The experimental KER and the statistical distributions are compared by the Maximum Entropy Method. An Ergodicity Index F(E) is defined to measure the phase space sampling efficiency. This is applied to the KERD of C4H4+ cation produced by the C5H5N+ -> HCN+C4H4+ fragmentation path. In this particular case the F(E) is found to decrease steadily with increasing internal energy. [less ▲]

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See detailHow ergodic is the fragmentation of the pyridine cation? A maximum entropy analysis
Gridelet, E.; Locht, Robert ULg; Lorquet, Andrée ULg et al

in International Journal of Mass Spectrometry (2003), 228(2-3), 389-402

The kinetic energy released to the C4H4+ and HCN fragments produced by the dissociation of the pyridine ion has been determined by a retarding field technique up to an internal energy of 4eV above the ... [more ▼]

The kinetic energy released to the C4H4+ and HCN fragments produced by the dissociation of the pyridine ion has been determined by a retarding field technique up to an internal energy of 4eV above the reaction threshold. This extends our previous study limited to the metastable domain [Int. J. Mass Spectrom. Ion Process. 185/186/187 (1999) 155]. Retarding potential curves resulting from dissociative photoionization using the He(I), Ne(I), and Ar(II) resonance lines have been analyzed by the maximum entropy method. The comparison between the experimentally measured curves and those calculated for the prior (i.e., most statistical) situation reveals the existence of dynamical constraints that prevent phase space from being fully explored. The "ergodicity index" F(E) that measures the efficiency of phase space sampling as a function of the internal energy E of the molecular ion is found to decrease steadily as a function of E and to level off at a value of about 50% when E greater than or equal to 2.5 eV At these high internal energies where phase space exploration no longer decreases, spontaneous intramolecular vibrational energy redistribution (i.e., resulting from the anharmonicity of the molecular vibrations) is thought to contribute to internal energy randomization to a limited extent only. When the lifetime is short, phase space exploration is believed to result instead from the relaxation of the electronic energy via a cascade of non-radiative transitions, which leads to a great diversity of initial conditions, and thus, contributes to statisticity. (C) 2003 Elsevier Science B.V. All rights reserved. [less ▲]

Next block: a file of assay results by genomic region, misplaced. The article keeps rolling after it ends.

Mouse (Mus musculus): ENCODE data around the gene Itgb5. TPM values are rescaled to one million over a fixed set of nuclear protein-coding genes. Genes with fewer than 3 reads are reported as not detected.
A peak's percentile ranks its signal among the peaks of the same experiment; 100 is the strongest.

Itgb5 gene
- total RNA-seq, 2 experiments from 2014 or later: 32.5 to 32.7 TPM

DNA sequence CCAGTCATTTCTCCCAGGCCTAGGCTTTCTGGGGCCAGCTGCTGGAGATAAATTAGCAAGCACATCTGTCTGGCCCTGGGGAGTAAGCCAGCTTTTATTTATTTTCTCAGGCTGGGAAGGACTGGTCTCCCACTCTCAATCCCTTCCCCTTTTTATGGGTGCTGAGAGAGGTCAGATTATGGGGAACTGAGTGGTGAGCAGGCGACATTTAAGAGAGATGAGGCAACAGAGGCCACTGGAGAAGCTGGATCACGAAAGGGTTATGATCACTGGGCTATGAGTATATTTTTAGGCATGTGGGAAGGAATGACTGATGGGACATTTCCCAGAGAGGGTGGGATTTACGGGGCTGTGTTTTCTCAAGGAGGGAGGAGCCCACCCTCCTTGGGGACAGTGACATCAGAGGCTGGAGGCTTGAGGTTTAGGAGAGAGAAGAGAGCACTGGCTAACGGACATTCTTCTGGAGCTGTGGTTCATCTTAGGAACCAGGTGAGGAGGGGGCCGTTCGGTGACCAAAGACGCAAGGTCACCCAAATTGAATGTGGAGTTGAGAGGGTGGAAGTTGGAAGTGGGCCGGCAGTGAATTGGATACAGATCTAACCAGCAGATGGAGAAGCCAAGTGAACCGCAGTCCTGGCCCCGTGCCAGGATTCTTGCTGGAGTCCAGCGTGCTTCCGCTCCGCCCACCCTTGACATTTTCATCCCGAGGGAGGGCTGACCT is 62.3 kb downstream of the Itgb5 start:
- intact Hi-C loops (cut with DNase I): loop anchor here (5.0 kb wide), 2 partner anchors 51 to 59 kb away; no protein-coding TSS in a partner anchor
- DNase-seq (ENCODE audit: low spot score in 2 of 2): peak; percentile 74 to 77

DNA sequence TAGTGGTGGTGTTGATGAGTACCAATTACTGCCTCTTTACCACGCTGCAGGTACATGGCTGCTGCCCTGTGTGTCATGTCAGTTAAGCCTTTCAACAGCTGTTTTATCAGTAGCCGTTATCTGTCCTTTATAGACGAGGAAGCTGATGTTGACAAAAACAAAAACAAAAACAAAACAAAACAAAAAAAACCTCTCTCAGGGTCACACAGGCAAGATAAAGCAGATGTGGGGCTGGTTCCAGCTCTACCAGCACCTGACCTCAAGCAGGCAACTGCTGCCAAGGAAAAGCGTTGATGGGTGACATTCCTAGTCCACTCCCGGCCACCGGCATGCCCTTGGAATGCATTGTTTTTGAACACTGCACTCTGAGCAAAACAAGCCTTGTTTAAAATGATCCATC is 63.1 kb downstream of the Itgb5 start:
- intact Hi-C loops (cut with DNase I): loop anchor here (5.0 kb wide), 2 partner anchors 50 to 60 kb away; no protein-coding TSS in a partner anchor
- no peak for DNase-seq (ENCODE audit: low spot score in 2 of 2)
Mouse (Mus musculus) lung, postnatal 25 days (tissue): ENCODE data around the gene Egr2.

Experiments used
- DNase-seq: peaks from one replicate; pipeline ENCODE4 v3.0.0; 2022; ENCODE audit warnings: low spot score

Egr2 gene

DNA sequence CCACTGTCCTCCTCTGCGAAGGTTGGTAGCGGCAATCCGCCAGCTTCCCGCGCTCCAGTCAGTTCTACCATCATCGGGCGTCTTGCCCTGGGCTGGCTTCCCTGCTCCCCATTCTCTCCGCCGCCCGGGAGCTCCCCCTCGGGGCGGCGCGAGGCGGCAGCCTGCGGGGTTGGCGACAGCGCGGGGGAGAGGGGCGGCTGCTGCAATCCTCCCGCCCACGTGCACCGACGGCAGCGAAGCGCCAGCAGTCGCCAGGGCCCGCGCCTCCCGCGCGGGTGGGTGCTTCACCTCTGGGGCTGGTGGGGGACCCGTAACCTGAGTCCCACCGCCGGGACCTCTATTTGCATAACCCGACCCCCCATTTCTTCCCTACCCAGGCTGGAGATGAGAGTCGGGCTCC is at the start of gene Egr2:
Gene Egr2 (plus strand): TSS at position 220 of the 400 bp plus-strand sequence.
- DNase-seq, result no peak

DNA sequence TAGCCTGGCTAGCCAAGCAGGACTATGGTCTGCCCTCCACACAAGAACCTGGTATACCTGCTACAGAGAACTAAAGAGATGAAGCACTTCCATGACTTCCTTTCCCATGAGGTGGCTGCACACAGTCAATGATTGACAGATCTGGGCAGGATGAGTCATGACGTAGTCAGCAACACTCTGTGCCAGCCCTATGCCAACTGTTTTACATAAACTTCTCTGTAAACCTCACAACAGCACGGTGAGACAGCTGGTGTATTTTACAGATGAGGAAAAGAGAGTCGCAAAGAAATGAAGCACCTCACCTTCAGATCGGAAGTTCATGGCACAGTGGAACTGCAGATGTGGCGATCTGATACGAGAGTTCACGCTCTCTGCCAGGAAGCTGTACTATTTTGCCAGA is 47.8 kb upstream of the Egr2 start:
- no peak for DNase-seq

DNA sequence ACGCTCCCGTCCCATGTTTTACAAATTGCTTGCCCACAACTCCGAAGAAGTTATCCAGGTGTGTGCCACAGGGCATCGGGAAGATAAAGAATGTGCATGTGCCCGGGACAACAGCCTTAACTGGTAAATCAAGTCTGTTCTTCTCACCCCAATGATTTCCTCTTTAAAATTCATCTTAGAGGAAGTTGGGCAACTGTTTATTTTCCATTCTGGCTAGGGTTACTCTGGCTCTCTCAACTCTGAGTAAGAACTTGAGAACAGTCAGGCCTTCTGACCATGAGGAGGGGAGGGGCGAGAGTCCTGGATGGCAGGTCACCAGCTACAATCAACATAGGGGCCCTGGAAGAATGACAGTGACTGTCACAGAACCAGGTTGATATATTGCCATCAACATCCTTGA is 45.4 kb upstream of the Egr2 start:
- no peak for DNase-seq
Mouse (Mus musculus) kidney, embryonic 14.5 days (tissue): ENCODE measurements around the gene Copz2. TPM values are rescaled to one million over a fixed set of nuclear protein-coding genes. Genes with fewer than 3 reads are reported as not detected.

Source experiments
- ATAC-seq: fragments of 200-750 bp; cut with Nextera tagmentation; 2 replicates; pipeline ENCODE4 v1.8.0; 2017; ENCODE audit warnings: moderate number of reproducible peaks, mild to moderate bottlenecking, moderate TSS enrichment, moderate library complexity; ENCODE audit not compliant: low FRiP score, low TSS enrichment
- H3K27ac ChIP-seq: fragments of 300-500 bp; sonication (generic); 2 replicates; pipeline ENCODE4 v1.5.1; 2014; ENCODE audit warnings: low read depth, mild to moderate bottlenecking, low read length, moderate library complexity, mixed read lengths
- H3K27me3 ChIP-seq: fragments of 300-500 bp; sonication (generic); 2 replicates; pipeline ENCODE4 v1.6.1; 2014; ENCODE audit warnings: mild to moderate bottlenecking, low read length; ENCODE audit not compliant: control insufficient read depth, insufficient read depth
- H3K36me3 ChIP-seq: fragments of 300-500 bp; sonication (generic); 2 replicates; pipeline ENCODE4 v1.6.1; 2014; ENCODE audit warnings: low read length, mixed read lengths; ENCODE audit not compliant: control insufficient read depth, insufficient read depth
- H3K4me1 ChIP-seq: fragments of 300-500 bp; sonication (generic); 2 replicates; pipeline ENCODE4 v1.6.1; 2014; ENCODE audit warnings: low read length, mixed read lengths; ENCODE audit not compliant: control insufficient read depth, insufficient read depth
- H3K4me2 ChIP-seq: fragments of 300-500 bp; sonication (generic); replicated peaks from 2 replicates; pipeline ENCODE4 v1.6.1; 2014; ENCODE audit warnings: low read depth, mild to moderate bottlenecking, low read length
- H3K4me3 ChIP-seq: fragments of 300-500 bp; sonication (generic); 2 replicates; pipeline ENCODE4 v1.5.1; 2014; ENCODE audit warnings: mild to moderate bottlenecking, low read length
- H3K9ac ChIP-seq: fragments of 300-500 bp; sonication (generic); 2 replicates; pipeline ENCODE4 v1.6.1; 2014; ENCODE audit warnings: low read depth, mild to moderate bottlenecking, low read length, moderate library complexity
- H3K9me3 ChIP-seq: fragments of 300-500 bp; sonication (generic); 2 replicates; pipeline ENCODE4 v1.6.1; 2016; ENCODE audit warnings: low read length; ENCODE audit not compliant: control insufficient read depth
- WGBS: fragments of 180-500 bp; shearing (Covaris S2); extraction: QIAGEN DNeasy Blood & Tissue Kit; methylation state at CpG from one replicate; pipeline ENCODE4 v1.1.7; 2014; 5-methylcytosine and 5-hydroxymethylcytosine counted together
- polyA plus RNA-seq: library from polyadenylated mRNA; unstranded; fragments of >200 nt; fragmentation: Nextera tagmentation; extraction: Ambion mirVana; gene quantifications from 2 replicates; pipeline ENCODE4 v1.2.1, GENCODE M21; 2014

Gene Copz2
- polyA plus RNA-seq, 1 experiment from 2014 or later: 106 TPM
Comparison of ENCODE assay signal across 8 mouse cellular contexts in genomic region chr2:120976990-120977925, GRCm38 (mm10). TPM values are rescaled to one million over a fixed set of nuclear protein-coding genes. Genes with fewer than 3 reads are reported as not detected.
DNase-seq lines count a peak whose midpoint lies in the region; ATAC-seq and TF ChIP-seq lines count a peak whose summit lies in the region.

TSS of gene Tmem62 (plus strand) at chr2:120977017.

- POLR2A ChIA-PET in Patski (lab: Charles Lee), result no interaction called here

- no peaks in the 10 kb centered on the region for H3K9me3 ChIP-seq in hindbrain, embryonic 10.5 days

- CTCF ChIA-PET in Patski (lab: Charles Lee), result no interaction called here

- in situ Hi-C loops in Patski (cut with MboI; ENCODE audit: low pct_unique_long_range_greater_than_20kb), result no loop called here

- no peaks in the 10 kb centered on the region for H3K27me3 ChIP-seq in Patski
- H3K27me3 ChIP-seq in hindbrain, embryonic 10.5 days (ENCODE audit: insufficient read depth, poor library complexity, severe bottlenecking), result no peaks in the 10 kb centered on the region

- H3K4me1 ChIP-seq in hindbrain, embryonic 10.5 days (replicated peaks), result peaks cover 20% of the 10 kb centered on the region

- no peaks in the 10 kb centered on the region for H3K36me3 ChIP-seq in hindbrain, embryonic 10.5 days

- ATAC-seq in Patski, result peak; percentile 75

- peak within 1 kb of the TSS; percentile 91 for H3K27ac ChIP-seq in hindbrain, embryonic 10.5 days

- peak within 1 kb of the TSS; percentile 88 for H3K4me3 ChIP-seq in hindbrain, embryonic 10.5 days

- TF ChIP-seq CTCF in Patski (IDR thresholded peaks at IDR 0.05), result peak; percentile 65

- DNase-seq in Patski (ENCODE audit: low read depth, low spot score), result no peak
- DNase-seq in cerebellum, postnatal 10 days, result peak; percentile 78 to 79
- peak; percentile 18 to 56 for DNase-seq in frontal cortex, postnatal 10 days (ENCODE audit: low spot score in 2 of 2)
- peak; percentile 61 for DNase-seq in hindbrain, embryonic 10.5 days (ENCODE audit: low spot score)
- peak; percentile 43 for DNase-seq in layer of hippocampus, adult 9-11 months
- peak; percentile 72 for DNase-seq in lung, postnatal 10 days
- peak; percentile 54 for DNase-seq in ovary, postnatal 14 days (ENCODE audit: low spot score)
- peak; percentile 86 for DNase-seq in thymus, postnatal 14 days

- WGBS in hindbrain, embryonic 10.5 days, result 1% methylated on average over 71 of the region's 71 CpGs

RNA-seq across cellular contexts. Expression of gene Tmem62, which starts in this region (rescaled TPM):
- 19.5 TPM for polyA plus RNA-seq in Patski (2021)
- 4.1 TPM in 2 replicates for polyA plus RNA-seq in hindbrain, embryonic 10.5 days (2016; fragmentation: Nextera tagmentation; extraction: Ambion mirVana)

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See detailHow eye movements and expertise can explain memory of visual items of central or marginal interest
Blavier, Adelaïde ULg; Nyssen, Anne-Sophie ULg

in Journal of Vision (2009)

In complex scene, memory for central interest items is better than memory for marginal interest items and this difference remains stable independently of the scene presentation duration (Melcher, 2006 ... [more ▼]